A new study addresses the nature and origin of neural signals involved in solving perceptual tasks.
Researchers propose a new theory of what happens in the brain when we experience familiar seeming visual stimuli. The theory, dubbed sensory referenced suppression, suggests the brain understands different levels of activation expected for sensory input and corrects for it, leaving behind the signal for familiarity.
A new study challenges 75 year old dogma of mammalian vision. Researchers have shows the post rhinal cortex obtains visual data from the superior colliculus and is not dependent upon information from primary visual cortex.
Researchers report a new EEG system is capable of capturing more information from the visual cortex than previous versions of the same system.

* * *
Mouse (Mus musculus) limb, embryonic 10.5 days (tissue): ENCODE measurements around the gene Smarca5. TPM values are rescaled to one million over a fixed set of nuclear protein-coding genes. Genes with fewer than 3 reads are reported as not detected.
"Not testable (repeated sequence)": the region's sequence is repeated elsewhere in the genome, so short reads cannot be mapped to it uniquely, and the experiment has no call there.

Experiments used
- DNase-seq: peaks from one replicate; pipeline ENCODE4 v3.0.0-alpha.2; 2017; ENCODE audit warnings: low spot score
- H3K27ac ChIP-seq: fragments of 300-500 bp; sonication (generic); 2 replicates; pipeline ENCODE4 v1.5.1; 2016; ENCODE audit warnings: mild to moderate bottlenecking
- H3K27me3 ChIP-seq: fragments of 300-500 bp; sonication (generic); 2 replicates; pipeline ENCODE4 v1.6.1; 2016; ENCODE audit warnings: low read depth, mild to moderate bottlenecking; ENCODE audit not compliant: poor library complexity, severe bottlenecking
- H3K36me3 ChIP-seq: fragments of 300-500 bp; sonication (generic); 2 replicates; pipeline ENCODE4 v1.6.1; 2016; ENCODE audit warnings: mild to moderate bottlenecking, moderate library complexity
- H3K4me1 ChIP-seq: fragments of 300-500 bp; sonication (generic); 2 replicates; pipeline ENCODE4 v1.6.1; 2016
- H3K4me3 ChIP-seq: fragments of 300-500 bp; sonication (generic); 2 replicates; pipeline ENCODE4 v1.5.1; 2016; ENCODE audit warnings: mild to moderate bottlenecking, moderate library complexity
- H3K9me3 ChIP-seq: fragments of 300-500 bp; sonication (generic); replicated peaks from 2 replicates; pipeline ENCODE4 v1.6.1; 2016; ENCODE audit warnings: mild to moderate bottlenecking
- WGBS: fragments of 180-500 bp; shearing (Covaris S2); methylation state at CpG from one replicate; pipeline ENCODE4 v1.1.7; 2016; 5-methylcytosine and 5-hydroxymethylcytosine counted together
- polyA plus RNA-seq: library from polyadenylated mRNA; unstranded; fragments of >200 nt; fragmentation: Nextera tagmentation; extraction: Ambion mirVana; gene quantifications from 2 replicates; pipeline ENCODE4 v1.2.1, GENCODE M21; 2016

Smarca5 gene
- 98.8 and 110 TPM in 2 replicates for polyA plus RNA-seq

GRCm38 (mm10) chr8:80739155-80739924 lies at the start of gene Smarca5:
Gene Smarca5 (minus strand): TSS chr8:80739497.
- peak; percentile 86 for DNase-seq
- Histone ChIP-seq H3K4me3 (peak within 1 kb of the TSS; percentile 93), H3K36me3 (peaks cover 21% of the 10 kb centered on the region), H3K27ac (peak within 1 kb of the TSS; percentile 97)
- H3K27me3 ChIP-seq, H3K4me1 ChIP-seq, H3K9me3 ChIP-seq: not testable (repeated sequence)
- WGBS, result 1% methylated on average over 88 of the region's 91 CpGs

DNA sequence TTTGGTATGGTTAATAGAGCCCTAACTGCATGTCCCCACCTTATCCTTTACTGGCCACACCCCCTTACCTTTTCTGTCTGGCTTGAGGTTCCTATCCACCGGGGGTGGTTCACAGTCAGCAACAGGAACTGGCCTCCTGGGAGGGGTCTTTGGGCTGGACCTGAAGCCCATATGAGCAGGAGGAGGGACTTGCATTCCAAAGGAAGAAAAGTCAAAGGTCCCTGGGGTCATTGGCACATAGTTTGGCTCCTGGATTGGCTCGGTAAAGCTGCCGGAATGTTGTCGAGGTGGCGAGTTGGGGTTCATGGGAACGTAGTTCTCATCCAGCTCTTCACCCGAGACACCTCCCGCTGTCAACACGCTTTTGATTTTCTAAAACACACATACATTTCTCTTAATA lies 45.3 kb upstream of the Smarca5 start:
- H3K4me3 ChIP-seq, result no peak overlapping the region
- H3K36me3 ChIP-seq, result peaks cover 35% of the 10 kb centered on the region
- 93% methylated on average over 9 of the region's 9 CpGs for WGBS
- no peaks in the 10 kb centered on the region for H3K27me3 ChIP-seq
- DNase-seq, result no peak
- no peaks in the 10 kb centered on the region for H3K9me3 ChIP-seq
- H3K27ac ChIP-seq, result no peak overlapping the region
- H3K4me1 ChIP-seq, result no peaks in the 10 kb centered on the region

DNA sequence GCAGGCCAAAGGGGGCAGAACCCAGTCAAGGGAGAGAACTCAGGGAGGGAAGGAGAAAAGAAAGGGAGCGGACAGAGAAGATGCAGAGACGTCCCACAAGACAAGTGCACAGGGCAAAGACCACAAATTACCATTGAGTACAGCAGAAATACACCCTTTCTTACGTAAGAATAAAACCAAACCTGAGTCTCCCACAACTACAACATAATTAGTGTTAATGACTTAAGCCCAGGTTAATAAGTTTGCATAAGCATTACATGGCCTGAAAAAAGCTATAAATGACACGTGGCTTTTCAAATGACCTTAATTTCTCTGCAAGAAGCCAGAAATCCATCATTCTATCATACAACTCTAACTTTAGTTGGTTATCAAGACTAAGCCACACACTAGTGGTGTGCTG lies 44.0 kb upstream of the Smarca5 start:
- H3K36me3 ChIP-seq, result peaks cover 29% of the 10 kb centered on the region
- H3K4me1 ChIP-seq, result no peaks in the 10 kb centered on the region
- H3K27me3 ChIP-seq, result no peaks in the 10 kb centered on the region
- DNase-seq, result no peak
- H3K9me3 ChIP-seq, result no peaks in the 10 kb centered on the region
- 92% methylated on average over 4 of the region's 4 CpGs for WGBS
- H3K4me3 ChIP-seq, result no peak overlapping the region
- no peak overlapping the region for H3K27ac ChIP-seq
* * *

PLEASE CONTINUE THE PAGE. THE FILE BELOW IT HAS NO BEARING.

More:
A new study reports our brains may reward us for looking at pretty faces.
A new study provides evidence that the inferior temporal cortex can identify objects.
Researchers genetically modify individual neurons to become more sensitive to light stimuli.
CT1 cells connect around 1400 areas in the fly brain. Each cell area works like a separate neuron, allowing CT1 to access information from the fly's eye and support local motion detection.
Working with fruit flies, researchers identify a mechanism which helps explain how neurons which make up the visual system are generated.